Amy Hatvany’s Top Five List
Big Girl Panties by Stephanie Evanovich – A satisfying beach read about finding love after loss for a 32-year old widow who, looking to shed the extra pounds she gained during her husband’s illness and death, gets more than she bargained for when she finds a strong connection with her handsome trainer.
The Humorist by Russell Kane – A real life comedian, Mr. Kane puts a unique satirical spin on murder fiction. His protagonist is a misanthropic stand-up comedian with a special gift: the capacity to make a joke that kills, literally.
After I Do by Taylor Jenkins Reid – Ms. Reid’s breathtaking sophomore novel explores the modern marriage. Desperate to keep their marriage together, Lauren and Ryan decide to spend a year apart, without any rules except not to contact each other, in the hopes of making their hearts grow fonder and fall in love again. After I Do is a moving story of a couple struggling with what it means to be committed and searching for their road to happily ever after.
One Plus One by JoJo Moyes – Jess is juggling a lot. Abandoned by her husband and financially strapped, she’s responsible for her a teenage stepson who is being bullied and her math whiz daughter who needs to win the cash prize at Math Olympiad to afford the private school. Life looks overwhelming until she unexpectedly finds out that can lean on her boss, the obnoxious tech millionaire whose vacation home she happens to clean. On their wild-ride of a road trip, Jess finds out that she’s not alone after all.
Little Mercies by Heather Gudenkauf - An emotionally powerful story about the fortuitous life events that confront Ellen, a long-suffering social worker and devoted mother whose inadvertent actions one sweltering summer day shatter her world and mires her in the very system she works for, and Jenny, a 10-year old suddenly on her own and in the streets with only a few dollars and her wits to survive. Ellen’s and Jenny’s lives collide just as they’re falling apart, and just in time to help one another put the broken pieces back together.
Sarah Jio’s Top Five List
Your Perfect Life by Liz Fenton and Lisa Steinke - See Jen Lancaster’s Top Five List above.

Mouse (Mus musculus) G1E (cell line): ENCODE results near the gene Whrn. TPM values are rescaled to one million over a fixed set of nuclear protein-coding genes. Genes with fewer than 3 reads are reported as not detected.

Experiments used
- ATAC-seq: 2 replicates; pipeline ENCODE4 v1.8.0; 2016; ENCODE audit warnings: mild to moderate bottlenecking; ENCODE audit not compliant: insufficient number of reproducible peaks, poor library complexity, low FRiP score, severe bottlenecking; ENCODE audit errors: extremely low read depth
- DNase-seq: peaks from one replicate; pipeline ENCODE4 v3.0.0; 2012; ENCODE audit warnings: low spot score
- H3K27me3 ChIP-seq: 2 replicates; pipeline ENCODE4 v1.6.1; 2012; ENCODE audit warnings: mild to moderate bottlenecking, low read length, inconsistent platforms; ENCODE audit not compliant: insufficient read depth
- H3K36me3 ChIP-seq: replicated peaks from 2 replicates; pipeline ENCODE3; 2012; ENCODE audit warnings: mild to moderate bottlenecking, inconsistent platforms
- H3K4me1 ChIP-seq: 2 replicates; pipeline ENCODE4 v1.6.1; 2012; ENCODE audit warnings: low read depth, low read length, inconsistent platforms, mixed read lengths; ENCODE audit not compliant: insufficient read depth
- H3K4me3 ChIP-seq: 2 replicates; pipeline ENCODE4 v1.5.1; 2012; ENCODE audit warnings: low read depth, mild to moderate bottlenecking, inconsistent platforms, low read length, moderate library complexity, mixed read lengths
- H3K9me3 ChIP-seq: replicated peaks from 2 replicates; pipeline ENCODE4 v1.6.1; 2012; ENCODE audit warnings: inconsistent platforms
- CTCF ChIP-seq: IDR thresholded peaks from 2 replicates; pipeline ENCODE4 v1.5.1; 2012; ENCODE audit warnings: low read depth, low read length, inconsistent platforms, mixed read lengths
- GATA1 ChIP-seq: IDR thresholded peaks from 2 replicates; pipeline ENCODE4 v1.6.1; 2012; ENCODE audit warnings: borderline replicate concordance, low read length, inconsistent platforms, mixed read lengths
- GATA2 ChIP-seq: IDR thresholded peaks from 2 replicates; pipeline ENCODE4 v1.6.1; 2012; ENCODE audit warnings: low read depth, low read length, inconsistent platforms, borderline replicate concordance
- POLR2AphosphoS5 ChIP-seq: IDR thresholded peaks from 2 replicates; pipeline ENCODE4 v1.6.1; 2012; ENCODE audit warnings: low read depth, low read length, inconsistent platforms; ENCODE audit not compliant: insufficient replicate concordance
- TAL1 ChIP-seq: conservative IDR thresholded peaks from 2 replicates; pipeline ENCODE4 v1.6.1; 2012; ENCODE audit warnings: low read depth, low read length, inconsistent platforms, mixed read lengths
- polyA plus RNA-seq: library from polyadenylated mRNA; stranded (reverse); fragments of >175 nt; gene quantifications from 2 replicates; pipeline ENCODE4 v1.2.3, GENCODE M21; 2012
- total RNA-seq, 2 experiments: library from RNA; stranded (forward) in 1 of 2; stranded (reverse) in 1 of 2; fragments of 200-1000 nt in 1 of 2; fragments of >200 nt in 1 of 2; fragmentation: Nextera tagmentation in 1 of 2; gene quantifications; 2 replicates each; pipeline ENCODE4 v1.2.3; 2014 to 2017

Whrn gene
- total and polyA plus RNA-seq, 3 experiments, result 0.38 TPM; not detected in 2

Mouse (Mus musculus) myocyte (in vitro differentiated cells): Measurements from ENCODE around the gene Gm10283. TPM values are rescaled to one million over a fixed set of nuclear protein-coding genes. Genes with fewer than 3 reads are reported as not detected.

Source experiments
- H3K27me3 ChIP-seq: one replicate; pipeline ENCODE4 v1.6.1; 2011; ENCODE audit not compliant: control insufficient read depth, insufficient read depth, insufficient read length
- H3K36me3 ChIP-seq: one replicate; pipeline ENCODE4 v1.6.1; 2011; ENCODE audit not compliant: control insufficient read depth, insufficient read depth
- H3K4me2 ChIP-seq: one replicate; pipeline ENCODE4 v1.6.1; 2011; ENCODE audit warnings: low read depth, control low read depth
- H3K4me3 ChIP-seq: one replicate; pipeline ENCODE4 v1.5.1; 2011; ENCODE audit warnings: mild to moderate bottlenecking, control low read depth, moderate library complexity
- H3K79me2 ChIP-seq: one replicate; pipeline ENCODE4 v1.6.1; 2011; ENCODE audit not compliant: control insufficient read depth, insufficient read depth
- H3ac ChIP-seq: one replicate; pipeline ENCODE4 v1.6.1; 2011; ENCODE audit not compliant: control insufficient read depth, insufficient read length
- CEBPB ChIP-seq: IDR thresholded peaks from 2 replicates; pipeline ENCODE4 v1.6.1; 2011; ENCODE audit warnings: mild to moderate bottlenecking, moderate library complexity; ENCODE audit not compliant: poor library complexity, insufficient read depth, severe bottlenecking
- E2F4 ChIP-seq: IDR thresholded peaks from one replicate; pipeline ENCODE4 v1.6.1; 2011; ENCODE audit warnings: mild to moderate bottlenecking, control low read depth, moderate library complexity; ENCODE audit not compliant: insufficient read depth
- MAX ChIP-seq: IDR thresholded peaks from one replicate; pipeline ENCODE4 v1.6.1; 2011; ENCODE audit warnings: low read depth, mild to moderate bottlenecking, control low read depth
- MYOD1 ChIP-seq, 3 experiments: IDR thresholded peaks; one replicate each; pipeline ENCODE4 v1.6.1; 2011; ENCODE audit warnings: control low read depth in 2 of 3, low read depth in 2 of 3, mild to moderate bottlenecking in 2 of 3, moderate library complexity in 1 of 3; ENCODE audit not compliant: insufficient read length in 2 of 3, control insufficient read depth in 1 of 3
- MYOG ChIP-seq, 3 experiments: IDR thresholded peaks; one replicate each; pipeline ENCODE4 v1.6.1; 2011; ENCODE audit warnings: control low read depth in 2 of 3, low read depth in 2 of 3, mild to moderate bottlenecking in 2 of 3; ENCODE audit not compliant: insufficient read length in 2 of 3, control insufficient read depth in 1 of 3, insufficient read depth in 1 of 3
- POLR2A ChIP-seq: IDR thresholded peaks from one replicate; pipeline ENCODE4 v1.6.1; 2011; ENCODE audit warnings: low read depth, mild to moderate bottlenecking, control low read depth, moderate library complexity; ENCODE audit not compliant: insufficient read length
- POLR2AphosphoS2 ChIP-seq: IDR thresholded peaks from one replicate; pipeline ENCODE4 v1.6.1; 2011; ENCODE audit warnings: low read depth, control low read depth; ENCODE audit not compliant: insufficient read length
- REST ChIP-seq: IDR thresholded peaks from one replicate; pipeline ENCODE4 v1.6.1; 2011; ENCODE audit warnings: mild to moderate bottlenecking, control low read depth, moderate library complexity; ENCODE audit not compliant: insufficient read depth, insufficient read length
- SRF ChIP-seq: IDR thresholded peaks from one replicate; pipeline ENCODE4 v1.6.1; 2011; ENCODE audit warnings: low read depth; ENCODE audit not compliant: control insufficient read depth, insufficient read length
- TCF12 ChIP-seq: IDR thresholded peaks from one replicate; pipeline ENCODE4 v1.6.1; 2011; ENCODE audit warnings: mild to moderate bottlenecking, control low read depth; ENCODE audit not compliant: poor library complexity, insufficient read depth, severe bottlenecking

The Secret Life of Violet Grant by Beatriz Williams - Be transported between Manhattan, 1964 and Berlin, 1914, the two worlds of Vivian Schuyler and Violet Schuyler Grant, the aunt she never knew whose ultimate fate is shrouded in mystery. Prompted by the arrival of a bulky overseas parcel, Vivian investigates her aunt’s past, including Violet’s painful marriage to a philandering husband and her temptation to escape with someone from her past who may be her only chance to break free.
The Rules of Inheritance by Claire Bidwell Smith – Ms. Smith’s brave and inspiring memoir that centers around the impact of her learning at 14 years old that both of her adoring parents have cancer. She struggles through the pain by overindulging in boys, alcohol and travel from big city to big city. After her parents go, she is full of pain and afraid to be alone in the world. What healed her was learning how to be alone and stop carrying around all the hurt and pain so she could be open and able to love again.
Astonish Me by Maggie Shipstead – The beautiful yet brutal world of ballet sets the stage for this novel. Joan, a former American who had a pivotal affair with a famous Soviet dancer, thinks she has put her former dance life behind her in exchange for a suburban existence with her childhood beau and their son. But as her son grows into a dance prodigy, she is pulled back into her old world and forced to revisit the dreams of her past.
Grand Central Anthology - Some of the biggest names in women’s fiction, including The New York Times bestselling authors Karen White (The Time Between) and Melanie Benjamin (The Aviator’s Wife), comes this anthology of original short stories of postwar love and reunion that all begin at New York’s Grand Central Terminal on the same day right after the end of World War II when the world was forever changed.
Sarah Pekkanen’s Top Five List
After I Do by Taylor Jenkins Reid - See Amy Hatvany’s Top Five List above.
One Plus One by JoJo Moyes - See Amy Hatvany’s Top Five List above.
All Fall Down by Jennifer Weiner – A story of a woman whose life seems picture-perfect – handsome husband, beautiful young daughter, great job and house in the suburbs, but her increasing use of prescription pills is only distorting the reality of her life – a strained marriage, a troubled child and ailing parents, and becoming harder to hide. Funny and tender, this is an encouraging tale of empowerment and redemption.
The Prey by Andrew Fukuda – The second book in Mr. Fukuda’s The Hunt series continues to follow Gene and the remaining humans on the run in the Vast, a barren wasteland devoid of life, still being hunted by a society of hungry vampire predators. They discover a refuge of exiled humans living high in the mountains led by a group of strict and secretive elders, but faced with severe punishments and the absence of young men, Gene begins to wonder if they have more to fear in the world they just entered as the one they fled.
Wonder by R.J. Palacio – A children’s novel fit for readers of all ages, Wonder was a #1 on The New York Times Best Seller list and has won numerous book awards and honors. It’s an inspiring story of August (Auggie) Pullman, who was born with a facial deformity and who, until now, has never attended mainstream school. He’s starting 5th grade at Beecher Prep, and with extraordinary courage and wisdom, he teaches his new classmates that he’s just like them, despite the obvious differences in appearances.